Ecological and physiological factors lead to different contamination patterns in individual marine mammals. The objective of the present study was to assess whether variations in contamination profiles are indicative of social structures of young male sperm whales as they might reflect a variation in feeding preferences and/or in utilized feeding grounds. We used a total of 61 variables associated with organic compounds and trace element concentrations measured in muscle, liver, kidney and blubber gained from 24 sperm whales that stranded in the North Sea in January and February 2016. Combining contaminant and genetic data, there is evidence for at least two cohorts with different origin among these stranded sperm whales; one from the Canary Island region and one from the northern part of the Atlantic. While genetic data unravel relatedness and kinship, contamination data integrate over areas, where animals occured during their lifetime. Especially in long-lived animals with a large migratory potential, as sperm whales, contamination data may carry highly relevant information about aggregation through time and space. [less ▲]

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See detailHigh Mercury levels: are Arctic seals “what” or “where” they eat?
Pinzone, Marianna ULiege; Eulaers, Igor; Lepoint, Gilles ULiege et al

Poster (2018, April 19)

In contrast to other regions of the world or even sympatric terrestrial species, Arctic marine predators continue to accumulate increasing levels of Mercury (Hg) in their tissues. Hg bioaccumulation in ... [more ▼]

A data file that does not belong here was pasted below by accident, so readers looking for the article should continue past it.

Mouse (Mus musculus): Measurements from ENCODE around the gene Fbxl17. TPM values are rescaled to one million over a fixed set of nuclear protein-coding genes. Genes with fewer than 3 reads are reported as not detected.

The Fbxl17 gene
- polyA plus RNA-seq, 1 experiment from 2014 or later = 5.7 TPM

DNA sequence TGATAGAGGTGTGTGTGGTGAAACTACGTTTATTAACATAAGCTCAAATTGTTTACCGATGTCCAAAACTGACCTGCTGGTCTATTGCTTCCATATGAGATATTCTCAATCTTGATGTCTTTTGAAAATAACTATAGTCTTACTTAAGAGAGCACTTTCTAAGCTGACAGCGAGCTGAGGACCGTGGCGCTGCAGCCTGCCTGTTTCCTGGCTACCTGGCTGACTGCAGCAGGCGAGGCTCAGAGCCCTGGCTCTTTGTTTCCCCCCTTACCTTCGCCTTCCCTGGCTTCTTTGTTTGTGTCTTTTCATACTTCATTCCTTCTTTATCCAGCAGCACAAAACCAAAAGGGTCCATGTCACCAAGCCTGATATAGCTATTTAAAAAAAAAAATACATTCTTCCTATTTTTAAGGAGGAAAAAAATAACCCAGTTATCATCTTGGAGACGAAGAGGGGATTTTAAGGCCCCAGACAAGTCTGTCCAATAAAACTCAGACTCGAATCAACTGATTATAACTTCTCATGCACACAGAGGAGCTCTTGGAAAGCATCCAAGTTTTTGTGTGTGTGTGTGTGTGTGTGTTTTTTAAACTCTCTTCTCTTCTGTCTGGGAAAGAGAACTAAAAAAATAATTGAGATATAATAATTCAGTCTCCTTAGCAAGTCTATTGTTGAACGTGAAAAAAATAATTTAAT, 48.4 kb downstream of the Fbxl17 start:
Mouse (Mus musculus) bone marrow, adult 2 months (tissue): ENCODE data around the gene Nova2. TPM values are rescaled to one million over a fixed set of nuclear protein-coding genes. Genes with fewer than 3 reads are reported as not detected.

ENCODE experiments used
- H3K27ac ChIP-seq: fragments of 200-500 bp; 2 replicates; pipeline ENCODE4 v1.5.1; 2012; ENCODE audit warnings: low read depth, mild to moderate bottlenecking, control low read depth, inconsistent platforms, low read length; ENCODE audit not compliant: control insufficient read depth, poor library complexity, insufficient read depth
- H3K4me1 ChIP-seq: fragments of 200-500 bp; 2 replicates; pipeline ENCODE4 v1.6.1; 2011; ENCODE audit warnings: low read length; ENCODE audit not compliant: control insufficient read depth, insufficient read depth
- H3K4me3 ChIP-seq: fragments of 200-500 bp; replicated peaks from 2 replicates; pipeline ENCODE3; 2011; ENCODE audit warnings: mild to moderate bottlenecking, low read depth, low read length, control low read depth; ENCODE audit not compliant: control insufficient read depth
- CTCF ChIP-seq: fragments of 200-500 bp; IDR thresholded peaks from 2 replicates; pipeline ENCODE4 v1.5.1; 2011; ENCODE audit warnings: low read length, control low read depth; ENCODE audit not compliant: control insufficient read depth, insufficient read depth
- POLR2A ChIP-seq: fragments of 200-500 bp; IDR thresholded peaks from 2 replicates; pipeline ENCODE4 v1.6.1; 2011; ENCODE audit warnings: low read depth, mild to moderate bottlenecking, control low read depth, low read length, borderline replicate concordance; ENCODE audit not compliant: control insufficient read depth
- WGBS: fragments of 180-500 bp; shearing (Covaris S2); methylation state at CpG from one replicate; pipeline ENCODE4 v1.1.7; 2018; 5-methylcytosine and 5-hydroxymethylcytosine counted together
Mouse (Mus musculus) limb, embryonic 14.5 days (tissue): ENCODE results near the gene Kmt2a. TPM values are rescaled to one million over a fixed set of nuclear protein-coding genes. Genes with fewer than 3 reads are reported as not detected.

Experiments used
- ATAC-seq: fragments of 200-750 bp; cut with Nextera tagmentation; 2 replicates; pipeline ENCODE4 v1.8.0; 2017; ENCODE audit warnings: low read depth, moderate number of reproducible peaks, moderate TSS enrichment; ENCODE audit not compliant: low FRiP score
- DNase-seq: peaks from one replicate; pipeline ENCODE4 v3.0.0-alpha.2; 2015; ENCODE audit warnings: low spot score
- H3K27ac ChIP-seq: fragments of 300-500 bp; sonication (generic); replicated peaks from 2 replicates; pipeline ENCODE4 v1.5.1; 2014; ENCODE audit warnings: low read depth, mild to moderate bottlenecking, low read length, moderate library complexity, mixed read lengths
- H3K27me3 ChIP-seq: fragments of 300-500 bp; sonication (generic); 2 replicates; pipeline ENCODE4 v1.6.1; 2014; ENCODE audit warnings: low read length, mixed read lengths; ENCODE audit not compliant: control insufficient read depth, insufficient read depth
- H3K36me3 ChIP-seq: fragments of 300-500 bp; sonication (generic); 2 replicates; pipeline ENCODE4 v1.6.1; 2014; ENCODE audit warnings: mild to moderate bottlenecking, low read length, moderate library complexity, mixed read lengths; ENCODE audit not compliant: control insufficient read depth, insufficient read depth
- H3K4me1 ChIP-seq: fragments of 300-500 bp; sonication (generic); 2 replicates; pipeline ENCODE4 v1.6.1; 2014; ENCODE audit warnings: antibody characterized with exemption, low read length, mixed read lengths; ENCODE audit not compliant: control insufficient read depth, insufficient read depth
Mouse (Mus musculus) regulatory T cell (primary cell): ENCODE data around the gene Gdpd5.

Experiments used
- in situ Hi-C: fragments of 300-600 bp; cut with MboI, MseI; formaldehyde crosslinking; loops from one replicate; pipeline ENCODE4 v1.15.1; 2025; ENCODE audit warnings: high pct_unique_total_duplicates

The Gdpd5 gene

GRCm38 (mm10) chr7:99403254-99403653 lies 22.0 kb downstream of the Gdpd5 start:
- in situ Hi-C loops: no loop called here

In contrast to other regions of the world or even sympatric terrestrial species, Arctic marine predators continue to accumulate increasing levels of Mercury (Hg) in their tissues. Hg bioaccumulation in Arctic seals may be linked to their particular life style, or to their extreme physiological adaptations, such as a short period of lactation with very fatty milk. The present study aimed at assessing how dietary resources and hunting distribution influence Hg exposure in Arctic true seals, through the integration of isotopic tracers with Hg levels. Indeed stable Carbon, Nitrogen and Sulfur isotope ratios can be successfully used to study species’ ecology and indicate potential contamination sources. For this reason hair was sampled from free-ranging hooded seal Cystophora cristata (Cc, n = 25) and harp seal Phoca groenlandicus (Pg, n = 36) in the pack ice of the Greenland Sea (near Jan Mayen). Stable isotope ratios were acquired via Isotope Ratio – Mass Spectrometry and used to model stable isotope niches (Standard Ellipses Areas; SEAs). Iterative Bayesian estimations were used to calculate the % of overlap between the ellipses. Total-Hg (T-Hg) concentrations were measured via Atomic absorption spectroscopy. The Cc δ15N-δ13C SEA (3.02‰2) was larger than that of Pg (2.64‰2) in 69% of model runs and did not overlap (22%). This may reflect Cc wide migrations down to warmer sub-Arctic waters compared to Pg that have an exclusively Arctic distribution. Moreover, while Cc hunt for a variety of bentho-pelagic prey (e.g., halibut, redfish, cod and squid) during long dives down to 1000m, Pg feed mostly on pelagic schooling fish between 100 and 400m of depth. The Cc δ15N-δ34S SEA (21‰2) was also larger than that of Pg (16‰2) in 85% of model runs; but this time the ellipses overlapped considerably (52%). Indeed both species presented two distinct groups along the δ34S axis: the most 34S enriched group included adult individuals, while the 34S depleted one included juveniles. This may result from the shallower hunting behavior of juvenile seals and their reliance on ice food webs. Finally, the larger migratory patterns and deep feeding behavior of Cc seem to determine significantly higher levels of T-Hg levels in this species (3.2±3.6 µg g-1) with respect to Pg (1.7±0.9µg g-1; U = 322, P = 0.01), as a consequence of (1) the higher number of Hg sources in sub-Arctic waters and (2) Hg remobilization from the sea bottom and its uptake by benthic food webs. [less ▲]